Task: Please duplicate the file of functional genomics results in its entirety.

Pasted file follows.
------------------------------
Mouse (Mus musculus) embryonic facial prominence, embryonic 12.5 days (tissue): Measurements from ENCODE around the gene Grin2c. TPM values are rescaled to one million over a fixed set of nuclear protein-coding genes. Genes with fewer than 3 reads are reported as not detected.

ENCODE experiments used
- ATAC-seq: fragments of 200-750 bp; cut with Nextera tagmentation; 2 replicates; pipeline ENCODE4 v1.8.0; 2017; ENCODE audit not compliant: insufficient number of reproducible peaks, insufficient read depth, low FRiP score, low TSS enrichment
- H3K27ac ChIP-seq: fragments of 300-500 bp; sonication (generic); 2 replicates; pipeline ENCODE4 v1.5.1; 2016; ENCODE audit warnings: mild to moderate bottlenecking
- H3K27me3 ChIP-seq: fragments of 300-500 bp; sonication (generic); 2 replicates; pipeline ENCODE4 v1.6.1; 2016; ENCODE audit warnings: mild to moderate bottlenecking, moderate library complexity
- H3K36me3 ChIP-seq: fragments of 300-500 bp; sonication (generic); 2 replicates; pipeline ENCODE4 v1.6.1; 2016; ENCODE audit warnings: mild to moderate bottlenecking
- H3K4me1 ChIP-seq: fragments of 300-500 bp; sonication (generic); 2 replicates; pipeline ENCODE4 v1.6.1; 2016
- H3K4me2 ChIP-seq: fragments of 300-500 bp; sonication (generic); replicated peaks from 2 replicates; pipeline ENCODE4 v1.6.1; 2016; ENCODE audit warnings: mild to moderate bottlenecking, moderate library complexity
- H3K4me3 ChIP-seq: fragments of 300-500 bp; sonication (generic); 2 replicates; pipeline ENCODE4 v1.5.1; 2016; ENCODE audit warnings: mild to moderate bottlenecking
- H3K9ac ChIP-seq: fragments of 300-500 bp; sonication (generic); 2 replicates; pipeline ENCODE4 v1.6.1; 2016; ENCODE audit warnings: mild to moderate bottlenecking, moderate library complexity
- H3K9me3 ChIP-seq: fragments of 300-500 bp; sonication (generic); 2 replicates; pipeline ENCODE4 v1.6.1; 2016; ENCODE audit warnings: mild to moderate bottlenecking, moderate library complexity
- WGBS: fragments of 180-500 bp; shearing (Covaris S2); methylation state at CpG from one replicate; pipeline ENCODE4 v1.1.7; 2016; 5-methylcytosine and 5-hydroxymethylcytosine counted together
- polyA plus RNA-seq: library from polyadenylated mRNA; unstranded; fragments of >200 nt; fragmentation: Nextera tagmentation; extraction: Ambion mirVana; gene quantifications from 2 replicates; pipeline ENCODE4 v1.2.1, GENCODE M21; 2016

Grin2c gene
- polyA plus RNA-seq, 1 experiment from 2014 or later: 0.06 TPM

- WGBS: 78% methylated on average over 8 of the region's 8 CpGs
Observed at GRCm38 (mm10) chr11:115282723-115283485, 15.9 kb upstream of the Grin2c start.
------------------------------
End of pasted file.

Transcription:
Mouse (Mus musculus) embryonic facial prominence, embryonic 12.5 days (tissue): Measurements from ENCODE around the gene Grin2c. TPM values are rescaled to one million over a fixed set of nuclear protein-coding genes. Genes with fewer than 3 reads are reported as not detected.

ENCODE experiments used
- ATAC-seq: fragments of 200-750 bp; cut with Nextera tagmentation; 2 replicates; pipeline ENCODE4 v1.8.0; 2017; ENCODE audit not compliant: insufficient number of reproducible peaks, insufficient read depth, low FRiP score, low TSS enrichment
- H3K27ac ChIP-seq: fragments of 300-500 bp; sonication (generic); 2 replicates; pipeline ENCODE4 v1.5.1; 2016; ENCODE audit warnings: mild to moderate bottlenecking
- H3K27me3 ChIP-seq: fragments of 300-500 bp; sonication (generic); 2 replicates; pipeline ENCODE4 v1.6.1; 2016; ENCODE audit warnings: mild to moderate bottlenecking, moderate library complexity
- H3K36me3 ChIP-seq: fragments of 300-500 bp; sonication (generic); 2 replicates; pipeline ENCODE4 v1.6.1; 2016; ENCODE audit warnings: mild to moderate bottlenecking
- H3K4me1 ChIP-seq: fragments of 300-500 bp; sonication (generic); 2 replicates; pipeline ENCODE4 v1.6.1; 2016
- H3K4me2 ChIP-seq: fragments of 300-500 bp; sonication (generic); replicated peaks from 2 replicates; pipeline ENCODE4 v1.6.1; 2016; ENCODE audit warnings: mild to moderate bottlenecking, moderate library complexity
- H3K4me3 ChIP-seq: fragments of 300-500 bp; sonication (generic); 2 replicates; pipeline ENCODE4 v1.5.1; 2016; ENCODE audit warnings: mild to moderate bottlenecking
- H3K9ac ChIP-seq: fragments of 300-500 bp; sonication (generic); 2 replicates; pipeline ENCODE4 v1.6.1; 2016; ENCODE audit warnings: mild to moderate bottlenecking, moderate library complexity
- H3K9me3 ChIP-seq: fragments of 300-500 bp; sonication (generic); 2 replicates; pipeline ENCODE4 v1.6.1; 2016; ENCODE audit warnings: mild to moderate bottlenecking, moderate library complexity
- WGBS: fragments of 180-500 bp; shearing (Covaris S2); methylation state at CpG from one replicate; pipeline ENCODE4 v1.1.7; 2016; 5-methylcytosine and 5-hydroxymethylcytosine counted together
- polyA plus RNA-seq: library from polyadenylated mRNA; unstranded; fragments of >200 nt; fragmentation: Nextera tagmentation; extraction: Ambion mirVana; gene quantifications from 2 replicates; pipeline ENCODE4 v1.2.1, GENCODE M21; 2016

Grin2c gene
- polyA plus RNA-seq, 1 experiment from 2014 or later: 0.06 TPM

- WGBS: 78% methylated on average over 8 of the region's 8 CpGs
Observed at GRCm38 (mm10) chr11:115282723-115283485, 15.9 kb upstream of the Grin2c start.